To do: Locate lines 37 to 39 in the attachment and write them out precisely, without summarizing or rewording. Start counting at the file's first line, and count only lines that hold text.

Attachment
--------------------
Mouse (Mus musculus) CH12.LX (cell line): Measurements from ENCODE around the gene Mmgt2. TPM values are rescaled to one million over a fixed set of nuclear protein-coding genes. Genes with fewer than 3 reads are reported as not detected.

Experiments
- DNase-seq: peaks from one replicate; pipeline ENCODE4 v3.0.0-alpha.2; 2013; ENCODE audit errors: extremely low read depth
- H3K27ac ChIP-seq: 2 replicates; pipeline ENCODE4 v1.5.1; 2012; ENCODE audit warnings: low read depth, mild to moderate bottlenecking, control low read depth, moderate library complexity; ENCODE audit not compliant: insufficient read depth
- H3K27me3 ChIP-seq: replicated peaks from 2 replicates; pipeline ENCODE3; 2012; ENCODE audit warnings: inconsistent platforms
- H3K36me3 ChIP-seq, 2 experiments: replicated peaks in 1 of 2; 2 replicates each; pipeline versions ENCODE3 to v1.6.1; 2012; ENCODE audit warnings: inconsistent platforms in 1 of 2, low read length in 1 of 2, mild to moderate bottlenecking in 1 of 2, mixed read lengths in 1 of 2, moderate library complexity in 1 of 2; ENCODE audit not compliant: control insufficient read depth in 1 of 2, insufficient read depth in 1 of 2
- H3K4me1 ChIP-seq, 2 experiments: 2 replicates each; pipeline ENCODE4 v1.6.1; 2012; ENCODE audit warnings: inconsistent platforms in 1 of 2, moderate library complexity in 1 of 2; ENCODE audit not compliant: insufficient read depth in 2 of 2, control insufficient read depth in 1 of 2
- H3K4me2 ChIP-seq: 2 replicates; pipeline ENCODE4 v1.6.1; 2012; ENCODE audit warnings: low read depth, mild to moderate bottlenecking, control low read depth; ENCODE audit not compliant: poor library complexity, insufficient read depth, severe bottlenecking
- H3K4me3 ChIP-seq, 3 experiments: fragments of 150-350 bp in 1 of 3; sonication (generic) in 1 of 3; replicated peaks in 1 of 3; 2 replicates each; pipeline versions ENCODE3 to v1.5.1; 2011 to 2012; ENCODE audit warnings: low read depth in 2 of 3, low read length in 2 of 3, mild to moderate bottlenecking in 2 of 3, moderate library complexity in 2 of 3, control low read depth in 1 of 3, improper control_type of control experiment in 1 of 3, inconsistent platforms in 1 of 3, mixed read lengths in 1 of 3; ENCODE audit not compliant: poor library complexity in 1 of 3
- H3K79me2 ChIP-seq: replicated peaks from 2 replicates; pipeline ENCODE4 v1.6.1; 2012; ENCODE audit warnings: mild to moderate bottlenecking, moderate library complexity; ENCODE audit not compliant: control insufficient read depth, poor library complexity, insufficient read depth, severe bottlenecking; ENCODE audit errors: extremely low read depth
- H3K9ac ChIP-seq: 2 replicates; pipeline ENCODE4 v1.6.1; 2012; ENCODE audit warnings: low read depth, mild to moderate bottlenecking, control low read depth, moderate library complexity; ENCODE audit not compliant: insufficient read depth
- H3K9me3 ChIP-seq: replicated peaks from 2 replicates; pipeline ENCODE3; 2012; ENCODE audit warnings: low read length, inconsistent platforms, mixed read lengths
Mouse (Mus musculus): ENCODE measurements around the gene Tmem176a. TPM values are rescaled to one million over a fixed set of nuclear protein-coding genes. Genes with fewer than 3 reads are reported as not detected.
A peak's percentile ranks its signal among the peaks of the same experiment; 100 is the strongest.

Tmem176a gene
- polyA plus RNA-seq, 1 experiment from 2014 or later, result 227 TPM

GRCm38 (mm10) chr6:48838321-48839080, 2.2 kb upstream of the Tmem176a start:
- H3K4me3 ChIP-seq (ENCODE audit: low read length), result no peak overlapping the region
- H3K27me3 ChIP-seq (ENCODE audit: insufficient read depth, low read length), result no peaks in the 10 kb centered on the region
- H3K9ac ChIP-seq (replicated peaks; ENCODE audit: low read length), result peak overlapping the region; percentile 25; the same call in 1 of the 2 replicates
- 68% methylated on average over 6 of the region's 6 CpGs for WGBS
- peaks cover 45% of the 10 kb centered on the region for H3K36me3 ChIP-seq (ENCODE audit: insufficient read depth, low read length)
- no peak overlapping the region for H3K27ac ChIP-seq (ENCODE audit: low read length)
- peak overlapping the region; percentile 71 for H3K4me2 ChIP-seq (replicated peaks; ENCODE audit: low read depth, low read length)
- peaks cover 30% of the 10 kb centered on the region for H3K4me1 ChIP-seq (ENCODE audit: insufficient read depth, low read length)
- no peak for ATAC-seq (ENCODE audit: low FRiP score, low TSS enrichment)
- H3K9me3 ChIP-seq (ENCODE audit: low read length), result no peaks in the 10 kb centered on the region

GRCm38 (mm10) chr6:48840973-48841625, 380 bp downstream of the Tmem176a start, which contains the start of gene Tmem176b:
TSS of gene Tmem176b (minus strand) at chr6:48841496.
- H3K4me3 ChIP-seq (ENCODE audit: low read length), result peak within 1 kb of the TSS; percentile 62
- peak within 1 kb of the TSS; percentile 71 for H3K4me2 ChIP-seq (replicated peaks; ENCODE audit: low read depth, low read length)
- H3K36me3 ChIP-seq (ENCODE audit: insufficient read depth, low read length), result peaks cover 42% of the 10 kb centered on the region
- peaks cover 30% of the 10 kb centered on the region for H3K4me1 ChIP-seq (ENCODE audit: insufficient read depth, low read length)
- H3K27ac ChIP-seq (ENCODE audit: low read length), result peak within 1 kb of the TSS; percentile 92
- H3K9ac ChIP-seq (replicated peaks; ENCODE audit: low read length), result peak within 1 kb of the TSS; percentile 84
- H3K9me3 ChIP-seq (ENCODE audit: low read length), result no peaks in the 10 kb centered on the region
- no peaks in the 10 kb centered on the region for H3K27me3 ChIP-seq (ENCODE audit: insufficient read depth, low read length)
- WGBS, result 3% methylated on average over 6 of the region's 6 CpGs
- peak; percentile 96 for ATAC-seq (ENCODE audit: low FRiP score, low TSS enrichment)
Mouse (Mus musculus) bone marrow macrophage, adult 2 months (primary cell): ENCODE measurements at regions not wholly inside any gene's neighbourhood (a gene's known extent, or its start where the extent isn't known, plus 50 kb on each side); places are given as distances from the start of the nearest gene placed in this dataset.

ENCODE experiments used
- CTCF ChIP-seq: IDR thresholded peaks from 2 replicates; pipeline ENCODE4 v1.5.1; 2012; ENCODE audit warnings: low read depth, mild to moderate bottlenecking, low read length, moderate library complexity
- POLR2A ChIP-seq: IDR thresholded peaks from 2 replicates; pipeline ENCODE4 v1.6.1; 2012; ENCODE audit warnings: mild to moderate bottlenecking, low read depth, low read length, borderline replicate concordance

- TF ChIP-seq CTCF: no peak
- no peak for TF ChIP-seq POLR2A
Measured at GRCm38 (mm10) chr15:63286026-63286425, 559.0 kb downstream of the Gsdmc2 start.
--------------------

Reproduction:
- no peaks in the 10 kb centered on the region for H3K27me3 ChIP-seq (ENCODE audit: insufficient read depth, low read length)
- WGBS, result 3% methylated on average over 6 of the region's 6 CpGs
- peak; percentile 96 for ATAC-seq (ENCODE audit: low FRiP score, low TSS enrichment)